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Often when we think of forensic science, we think of the Crime Scene Investigators we see on popular TV shows. These shows tend to be a conglomeration of many different fields of forensic science, such as DNA Analyst, bloodstain analyst, toxicologist, and medical examiner. In many ways, the actual field of forensic science is more exciting and engaging than what television portrays, because of the wide variety of career options and specialized fields of study. Forensic science programs go from certification programs all the way to doctorate degrees, and many of these degrees and certification programs are offered by schools as online programs. The main advantage of enrolling in an online program is that it typically gives you a very flexible schedule that allows you to get your degree while maintaining another career.

Typically, if you are pursuing a career specifically in forensic science, the certification programs and associate degrees are not a good choice for you, at least initially. Most employers require at least a bachelor degree for entry level positions. Certification programs usually take about a year to complete and are useful for those who already have a bachelor degree in some field and desire to gain some knowledge of forensic science to enhance their current career. The certificate programs usually include some courses in natural science and criminal justice, and are often taken by nurses and doctors who wish to use forensic science in their practice, or by police officers or detectives to enhance their current career path. Those who already have a bachelor degree in forensic science might also be required to gain certain certifications in order to practice in their chosen field of forensics.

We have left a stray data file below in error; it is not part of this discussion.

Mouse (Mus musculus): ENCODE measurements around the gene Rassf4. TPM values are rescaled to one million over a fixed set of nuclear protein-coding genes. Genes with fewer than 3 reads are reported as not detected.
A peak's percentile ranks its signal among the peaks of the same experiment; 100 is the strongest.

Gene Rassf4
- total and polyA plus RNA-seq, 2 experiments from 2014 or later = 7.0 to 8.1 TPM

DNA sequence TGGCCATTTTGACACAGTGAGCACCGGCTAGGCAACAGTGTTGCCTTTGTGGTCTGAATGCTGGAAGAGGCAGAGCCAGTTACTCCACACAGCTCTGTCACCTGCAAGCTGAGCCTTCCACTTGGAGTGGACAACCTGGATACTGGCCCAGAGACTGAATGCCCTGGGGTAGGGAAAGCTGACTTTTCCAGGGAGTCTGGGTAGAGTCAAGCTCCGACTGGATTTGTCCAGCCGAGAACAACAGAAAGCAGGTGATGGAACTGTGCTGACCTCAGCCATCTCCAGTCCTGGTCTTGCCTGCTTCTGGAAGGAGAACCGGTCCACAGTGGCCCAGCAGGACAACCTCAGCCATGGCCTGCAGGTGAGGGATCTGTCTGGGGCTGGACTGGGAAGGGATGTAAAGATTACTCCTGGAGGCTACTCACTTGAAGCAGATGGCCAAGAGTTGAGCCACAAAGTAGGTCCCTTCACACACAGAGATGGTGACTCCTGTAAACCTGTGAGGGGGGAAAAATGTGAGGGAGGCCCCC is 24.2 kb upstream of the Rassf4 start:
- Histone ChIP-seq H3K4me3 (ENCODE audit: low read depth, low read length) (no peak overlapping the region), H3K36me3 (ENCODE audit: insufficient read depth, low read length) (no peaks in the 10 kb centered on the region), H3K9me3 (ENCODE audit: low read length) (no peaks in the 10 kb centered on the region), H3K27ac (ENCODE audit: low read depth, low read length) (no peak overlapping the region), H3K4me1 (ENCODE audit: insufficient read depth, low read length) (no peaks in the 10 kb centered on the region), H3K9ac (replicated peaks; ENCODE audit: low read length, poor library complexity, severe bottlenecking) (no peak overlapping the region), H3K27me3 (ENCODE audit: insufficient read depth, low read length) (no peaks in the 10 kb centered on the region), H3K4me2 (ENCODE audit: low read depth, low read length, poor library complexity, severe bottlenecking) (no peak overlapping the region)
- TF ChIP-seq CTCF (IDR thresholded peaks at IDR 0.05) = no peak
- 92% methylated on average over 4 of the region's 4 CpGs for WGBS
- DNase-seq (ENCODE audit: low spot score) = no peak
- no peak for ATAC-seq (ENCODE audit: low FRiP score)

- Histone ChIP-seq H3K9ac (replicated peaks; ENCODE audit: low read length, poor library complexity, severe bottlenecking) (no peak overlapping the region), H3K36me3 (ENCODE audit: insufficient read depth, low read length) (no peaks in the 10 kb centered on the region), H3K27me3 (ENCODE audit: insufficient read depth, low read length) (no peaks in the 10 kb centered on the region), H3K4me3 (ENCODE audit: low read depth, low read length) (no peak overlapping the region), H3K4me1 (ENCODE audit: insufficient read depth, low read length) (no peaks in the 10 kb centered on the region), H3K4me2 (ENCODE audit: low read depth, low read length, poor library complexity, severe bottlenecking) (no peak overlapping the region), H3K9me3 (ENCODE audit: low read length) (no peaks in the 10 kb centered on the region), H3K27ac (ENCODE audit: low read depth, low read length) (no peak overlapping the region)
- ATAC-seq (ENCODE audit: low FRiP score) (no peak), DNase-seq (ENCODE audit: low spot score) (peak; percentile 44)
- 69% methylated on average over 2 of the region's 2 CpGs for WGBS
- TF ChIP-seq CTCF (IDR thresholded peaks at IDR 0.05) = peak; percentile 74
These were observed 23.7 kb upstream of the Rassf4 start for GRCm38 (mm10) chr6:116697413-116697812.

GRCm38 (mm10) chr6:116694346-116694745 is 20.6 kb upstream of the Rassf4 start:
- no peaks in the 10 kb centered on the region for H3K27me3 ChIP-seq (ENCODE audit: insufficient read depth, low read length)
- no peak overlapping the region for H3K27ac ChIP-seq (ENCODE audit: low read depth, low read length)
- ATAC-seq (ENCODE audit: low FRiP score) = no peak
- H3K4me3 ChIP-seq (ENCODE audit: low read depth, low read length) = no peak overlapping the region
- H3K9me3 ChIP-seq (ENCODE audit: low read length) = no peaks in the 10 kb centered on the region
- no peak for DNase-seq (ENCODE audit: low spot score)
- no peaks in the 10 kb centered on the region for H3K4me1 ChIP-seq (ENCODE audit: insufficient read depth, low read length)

Bachelor and master programs are typically required if you plan to work directly in the field of forensic science, and there are a variety of focuses to choose from. Forensic anthropologists often examine human remains to determine health history, age, racial and ethnic background, time and cause of death. Forensic reconstruction is the discipline of re-creating a crime scene. Forensic psychologists work to understand those who commit crimes and determine their mental state at the time they committed their crime. Forensic chemistry analyzes physical evidence. These are a few examples of different fields you can study in the process of obtaining a degree in forensic science.

If you plan to obtain a degree online, it is important to note that you will likely still be required to do some field work or serve an internship. Most aspects of forensic science are by nature hands-on, and so to truly learn the field, you will likely need to find some way to gain that important experience. Most prospective employers will require that you have some sort of practical application time in the course of your degree. When researching and enrolling in your online program, it is important to research and know exactly what type of internship and field work will be required of you, and if opportunities to meet those requirements exist in your area.

Become a Forensic Scientist by Obtaining Your Degree Online | Peterson's Online Schools